Latest trade another indication Orioles focused on future, to detriment of 2022 roster
Paul Fry fought back tears, thinking of the strangeness moments earlier when he walked into the Orioles’ clubhouse without Tanner Scott.
“That’s my best friend,” Fry said Monday morning. “He’s Uncle Tanner to my son, Forrest, for sure.”
Sunday night, the Orioles traded Scott and fellow reliever Cole Sulser to the Miami Marlins for a top-70 draft pick in this year’s draft and three prospects, a move that opened what Fry called “two big pairs of shoes to fill” in Baltimore’s bullpen and further minimalized the possibility of the Orioles’ contending in 2022.
It’s yet another future-focused move for an organization that has made them almost exclusively since Mike Elias became executive vice president and general manager in November 2018. The Orioles’ collection of young talent is pushing to the majors, but the roster they’ll soon join has continually been stripped.
Elias has often dealt from manager Brandon Hyde’s bullpen frequently, moving Richard Bleier, Mychal Givens and Miguel Castro within weeks of one another during the 2020 season. Asked about the message this trade sent to players with less than a week until the season begins, Fry acknowledged that he, as another relatively experienced reliever, could be traded soon.
“I think teams are looking for their pieces,” Fry said. “I think we are, too. There’s opportunity for a lot of guys here, and you never know where you could be tomorrow. I’m in that boat too. I’ve been in trade talks before, so I’ve just got to play every day where my feet are and go from there.”
Fry and Scott met in the Arizona Fall League in 2015, have been in the same organization since 2017 and have been Baltimore’s primary left-handed relievers the past two years. Now, Fry finds himself in a mix with right-handers Dillon Tate and Jorge López that will serve as Hyde’s late-inning relief options. They will likely be the only pitchers in Baltimore’s bullpen with more than two years of major league service time. None of them have reached four.
"Pursuing value" for Elias: Elias said the trade was about “pursuing value and strengthening the organization.” He described the draft pick, which will come either 66th or 67th this year, as the most “salient” piece in the return, giving Baltimore five of the top 75 or so selections in the draft and increasing their signing bonus pool by about $1 million. 2022 will likely be the first season any of the draftees from Elias’ first class in 2019 reach the majors, showing the distance between that pick and big league contributions.
“Anything’s possible with a high draft pick,” Elias said. “I like to think that we have a methodology and track record of drafting pretty well. And to get that opportunity, right at the end of the second round, it’s a big deal.”
The Orioles also received Antonio Velez, a 25-year-old left-handed starter who Elias said will report to Double-A Bowie, and Kevin Guerrero, a 17-year-old outfielder who signed for $600,000 out of the Dominican Republic in July, as well as a player to be named later.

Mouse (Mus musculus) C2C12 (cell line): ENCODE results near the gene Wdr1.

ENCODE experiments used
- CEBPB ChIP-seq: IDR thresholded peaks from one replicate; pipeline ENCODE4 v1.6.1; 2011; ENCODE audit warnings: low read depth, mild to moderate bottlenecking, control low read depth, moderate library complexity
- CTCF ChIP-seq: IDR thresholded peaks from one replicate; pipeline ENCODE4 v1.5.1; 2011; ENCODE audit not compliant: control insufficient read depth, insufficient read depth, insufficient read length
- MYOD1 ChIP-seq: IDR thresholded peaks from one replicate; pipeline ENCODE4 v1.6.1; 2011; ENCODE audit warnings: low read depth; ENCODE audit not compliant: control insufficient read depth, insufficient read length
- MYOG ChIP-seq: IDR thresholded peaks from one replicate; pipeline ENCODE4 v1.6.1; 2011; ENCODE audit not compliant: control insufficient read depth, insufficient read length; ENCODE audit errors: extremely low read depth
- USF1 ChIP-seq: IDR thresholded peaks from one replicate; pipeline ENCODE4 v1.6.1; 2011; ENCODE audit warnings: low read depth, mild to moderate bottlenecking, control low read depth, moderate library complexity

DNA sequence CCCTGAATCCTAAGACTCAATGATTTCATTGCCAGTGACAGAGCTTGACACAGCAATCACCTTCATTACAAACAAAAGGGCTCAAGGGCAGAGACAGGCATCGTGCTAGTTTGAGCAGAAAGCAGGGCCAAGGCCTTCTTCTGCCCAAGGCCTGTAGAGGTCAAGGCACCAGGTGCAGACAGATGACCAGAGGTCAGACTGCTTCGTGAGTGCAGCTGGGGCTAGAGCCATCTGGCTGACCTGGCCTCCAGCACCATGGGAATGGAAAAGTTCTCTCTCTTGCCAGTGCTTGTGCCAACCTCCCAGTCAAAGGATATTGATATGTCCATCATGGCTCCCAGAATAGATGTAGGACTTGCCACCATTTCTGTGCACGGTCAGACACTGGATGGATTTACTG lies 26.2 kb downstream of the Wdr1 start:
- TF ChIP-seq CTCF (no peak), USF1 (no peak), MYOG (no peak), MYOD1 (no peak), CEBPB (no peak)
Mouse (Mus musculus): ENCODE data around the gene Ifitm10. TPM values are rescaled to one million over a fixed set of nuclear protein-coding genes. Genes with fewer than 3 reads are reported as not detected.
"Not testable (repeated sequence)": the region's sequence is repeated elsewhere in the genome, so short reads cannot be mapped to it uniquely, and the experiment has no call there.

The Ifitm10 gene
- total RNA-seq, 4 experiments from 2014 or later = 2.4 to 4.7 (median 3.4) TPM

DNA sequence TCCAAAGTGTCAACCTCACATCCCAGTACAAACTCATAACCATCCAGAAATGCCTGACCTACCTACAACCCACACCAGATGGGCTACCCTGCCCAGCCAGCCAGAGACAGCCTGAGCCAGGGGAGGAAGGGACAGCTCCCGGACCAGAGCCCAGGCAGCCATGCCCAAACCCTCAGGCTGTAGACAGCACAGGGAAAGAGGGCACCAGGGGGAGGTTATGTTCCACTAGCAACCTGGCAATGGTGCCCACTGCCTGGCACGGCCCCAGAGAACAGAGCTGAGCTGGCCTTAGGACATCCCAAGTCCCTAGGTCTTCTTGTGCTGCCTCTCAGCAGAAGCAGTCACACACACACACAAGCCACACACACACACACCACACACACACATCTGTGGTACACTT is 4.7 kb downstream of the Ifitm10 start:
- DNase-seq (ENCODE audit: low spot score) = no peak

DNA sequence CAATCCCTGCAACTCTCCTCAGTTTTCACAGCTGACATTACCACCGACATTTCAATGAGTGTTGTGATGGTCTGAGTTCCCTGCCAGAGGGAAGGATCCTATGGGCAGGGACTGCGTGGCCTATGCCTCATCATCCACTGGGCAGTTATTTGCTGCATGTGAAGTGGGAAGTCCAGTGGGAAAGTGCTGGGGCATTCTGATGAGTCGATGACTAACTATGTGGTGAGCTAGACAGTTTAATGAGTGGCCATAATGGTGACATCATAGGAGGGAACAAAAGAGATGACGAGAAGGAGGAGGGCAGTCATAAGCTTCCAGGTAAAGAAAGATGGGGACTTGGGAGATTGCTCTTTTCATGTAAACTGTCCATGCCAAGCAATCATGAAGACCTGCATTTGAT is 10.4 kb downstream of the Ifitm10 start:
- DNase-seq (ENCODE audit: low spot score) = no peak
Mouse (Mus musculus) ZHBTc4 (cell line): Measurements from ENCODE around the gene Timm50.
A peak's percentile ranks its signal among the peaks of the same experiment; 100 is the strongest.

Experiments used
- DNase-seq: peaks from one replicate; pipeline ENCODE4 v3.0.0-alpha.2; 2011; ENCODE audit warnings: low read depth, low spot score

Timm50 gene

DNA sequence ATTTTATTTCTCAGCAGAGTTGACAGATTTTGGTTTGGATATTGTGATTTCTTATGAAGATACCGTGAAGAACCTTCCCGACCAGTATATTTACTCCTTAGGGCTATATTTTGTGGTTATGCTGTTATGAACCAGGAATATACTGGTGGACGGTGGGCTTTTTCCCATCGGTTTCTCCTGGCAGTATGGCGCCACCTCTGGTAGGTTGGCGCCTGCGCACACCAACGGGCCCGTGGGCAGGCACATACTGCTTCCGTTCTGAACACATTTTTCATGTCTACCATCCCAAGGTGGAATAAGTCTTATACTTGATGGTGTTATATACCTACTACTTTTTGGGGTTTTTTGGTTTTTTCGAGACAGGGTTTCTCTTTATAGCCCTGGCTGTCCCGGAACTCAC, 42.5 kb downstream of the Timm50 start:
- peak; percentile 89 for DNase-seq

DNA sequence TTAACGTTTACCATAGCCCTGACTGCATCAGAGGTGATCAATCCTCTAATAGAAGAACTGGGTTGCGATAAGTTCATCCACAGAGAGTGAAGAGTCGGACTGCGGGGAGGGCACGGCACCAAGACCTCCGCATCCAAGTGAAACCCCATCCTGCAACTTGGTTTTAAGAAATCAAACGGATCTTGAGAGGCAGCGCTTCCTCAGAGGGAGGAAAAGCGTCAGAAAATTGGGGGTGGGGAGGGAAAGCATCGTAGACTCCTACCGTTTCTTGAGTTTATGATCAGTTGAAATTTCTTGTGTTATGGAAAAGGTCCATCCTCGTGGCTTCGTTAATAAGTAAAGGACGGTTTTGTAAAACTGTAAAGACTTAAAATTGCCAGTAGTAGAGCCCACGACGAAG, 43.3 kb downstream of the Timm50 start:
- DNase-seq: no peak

Scott, 27, has always shown high potential, but struggles with his command meant he failed to capture it. He wasn’t set to reach free agency until after the 2024 season and was slated to make $1.05 million in 2022. Sulser came to the Orioles as a waiver claim after the 2019 season and was their top reliever last year. The 32-year-old was yet to reach arbitration, leaving him with four years of team control, including this season.
But that wasn’t enough to keep either in Baltimore.
“When [relievers] have multiple years remaining potentially with the club, you can be a little bit picky and wait for the right deal because you’re able to plan your future with some of these guys,” Elias said. “And we felt that we found that yesterday.”
Roster questions: Although Elias said he could put together a 28-man roster for Friday’s season-opener if needed, Hyde has expressed throughout camp the number of questions at various spots of the roster. Two more were added to his bullpen.
“We were already pretty inexperienced; now we’re even more,” Hyde said. “We’re going to go into the season matching up the best we can. I’m hoping that some guys really take advantage of opportunities. There’s going to be some guys that are going to pitch in high-leverage spots that really haven’t done so in the past or at least not done it very much, and I hope that they feel confident in it and succeed in it.”
The trade opened two 40-man roster spots, which the Orioles will likely devote to adding a backup catcher and potentially veteran infielder Chris Owings. Elias said the Orioles have “interesting arms” already on the roster who could benefit from the move — a group that includes Félix Bautista, Bryan Baker, Joey Krehbiel and Cionel Pérez. But when asked which relievers could take the additional openings, Hyde didn’t mention specific players, instead noting how other teams will be “making moves” as spring training winds down. Elias relatedly acknowledged that Baltimore will be active on the waiver wire and with players who opt out of minor league contracts with other organizations.
Another 100-loss season likely looms: Such activity, even as a wave of prospects from the Orioles’ top-ranked farm system gets closer to the majors, is the latest sign 2022 will likely be a fourth straight full season featuring 100 losses in Baltimore.
Elias said he’s “always concerned” about the message these moves send to the players in the clubhouse, who for their part acknowledged it’s simply a part of the business.
“Just look across the locker room, you see a couple empty lockers, and those lockers are gonna get filled,” outfielder Austin Hays said. “That’s the nature of the game.”